New prostate cancer screening trial could save thousands of lives


Prostate cancer awareness ribbon (blue)

Thousands of patients in the UK could benefit from a new screening trial to detect prostate cancer.

A new trial to gather evidence on screening methods to detect prostate cancer is set to be led by researchers at Imperial College London, working alongside UCL, Queen Mary University of London and the Institute of Cancer Research.

The £42million TRANSFORM screening trial, backed by charity Prostate Cancer UK, aims to find the best way to screen for prostate cancer and double the number of lives it could save.

Previous trials using PSA blood tests and biopsies have shown that it is possible to prevent between 8% and 20% of prostate cancer deaths depending on how regularly patients are screened. But healthy people can potentially be harmed by this approach.

Currently, there are more than 12,000 prostate cancer deaths in the UK alone, and this could mean thousands of lives saved each year in the UK.

TRANSFORM will bring together leading prostate cancer researchers to test new approaches that have the potential to more than double the impact of screening, and ultimately reduce prostate cancer deaths by up to 40%.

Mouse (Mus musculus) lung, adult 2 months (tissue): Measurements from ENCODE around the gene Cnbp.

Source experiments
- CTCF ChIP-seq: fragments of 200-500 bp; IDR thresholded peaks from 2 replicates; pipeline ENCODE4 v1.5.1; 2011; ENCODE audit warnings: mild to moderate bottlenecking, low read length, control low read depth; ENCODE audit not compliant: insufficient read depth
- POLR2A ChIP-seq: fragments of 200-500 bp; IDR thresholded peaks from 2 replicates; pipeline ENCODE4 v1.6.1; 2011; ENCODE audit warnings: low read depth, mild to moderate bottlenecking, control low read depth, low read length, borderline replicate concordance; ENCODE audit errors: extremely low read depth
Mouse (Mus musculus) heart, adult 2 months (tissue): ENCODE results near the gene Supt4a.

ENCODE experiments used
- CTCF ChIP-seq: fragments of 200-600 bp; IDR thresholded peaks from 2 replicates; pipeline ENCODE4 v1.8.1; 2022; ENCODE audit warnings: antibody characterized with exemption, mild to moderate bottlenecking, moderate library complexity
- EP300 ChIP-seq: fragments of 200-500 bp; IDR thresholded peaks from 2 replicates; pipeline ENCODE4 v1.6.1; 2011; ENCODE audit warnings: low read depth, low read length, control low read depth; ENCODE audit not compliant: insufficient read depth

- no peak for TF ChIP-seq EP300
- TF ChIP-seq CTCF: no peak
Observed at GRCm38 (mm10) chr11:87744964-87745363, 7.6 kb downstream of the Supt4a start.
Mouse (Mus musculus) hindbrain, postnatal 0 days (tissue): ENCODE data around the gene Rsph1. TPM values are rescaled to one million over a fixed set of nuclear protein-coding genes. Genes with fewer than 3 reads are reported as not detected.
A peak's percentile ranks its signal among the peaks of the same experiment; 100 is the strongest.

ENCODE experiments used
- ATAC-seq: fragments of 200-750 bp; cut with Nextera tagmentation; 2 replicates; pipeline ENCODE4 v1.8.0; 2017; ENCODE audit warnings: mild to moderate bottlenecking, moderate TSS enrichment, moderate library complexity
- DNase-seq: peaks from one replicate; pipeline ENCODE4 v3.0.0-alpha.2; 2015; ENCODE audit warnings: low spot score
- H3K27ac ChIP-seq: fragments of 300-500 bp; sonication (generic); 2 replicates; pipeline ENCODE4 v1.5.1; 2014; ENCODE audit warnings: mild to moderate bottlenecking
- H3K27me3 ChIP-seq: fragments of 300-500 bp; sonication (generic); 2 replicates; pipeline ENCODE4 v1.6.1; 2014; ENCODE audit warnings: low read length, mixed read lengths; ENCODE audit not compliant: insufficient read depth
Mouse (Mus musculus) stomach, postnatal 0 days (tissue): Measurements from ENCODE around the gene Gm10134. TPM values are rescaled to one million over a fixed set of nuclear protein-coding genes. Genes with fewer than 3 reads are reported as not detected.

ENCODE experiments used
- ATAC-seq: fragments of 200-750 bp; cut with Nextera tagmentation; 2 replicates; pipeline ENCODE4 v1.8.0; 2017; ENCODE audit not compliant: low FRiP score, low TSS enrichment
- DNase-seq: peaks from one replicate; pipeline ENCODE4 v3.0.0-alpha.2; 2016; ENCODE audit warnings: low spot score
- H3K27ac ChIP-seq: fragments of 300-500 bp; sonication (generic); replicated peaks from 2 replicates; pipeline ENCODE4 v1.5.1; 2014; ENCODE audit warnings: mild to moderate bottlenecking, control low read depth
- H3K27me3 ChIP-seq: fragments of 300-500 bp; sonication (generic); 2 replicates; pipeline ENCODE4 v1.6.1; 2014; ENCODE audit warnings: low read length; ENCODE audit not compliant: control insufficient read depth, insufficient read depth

Transforming screening

Hundreds of thousands of men and those assigned male at birth from across the UK will be recruited to TRANSFORM, with participants invited to take part in screening from next year (2025), and the trial could see its first results within three years.

Professor Hashim Ahmed, Professor of Urology at Imperial College London, Chair of Urology at Imperial College Healthcare NHS Trust, and chief investigator for TRANSFORM said: “This is by far the biggest, most exciting trial in prostate cancer screening and diagnosis in over 20 years. By evaluating fast MRI scans, PSA testing and genetics, we’ll finally be able to prove which is the best of the bunch when it comes to diagnosis. We will also see if they perform better in combination.”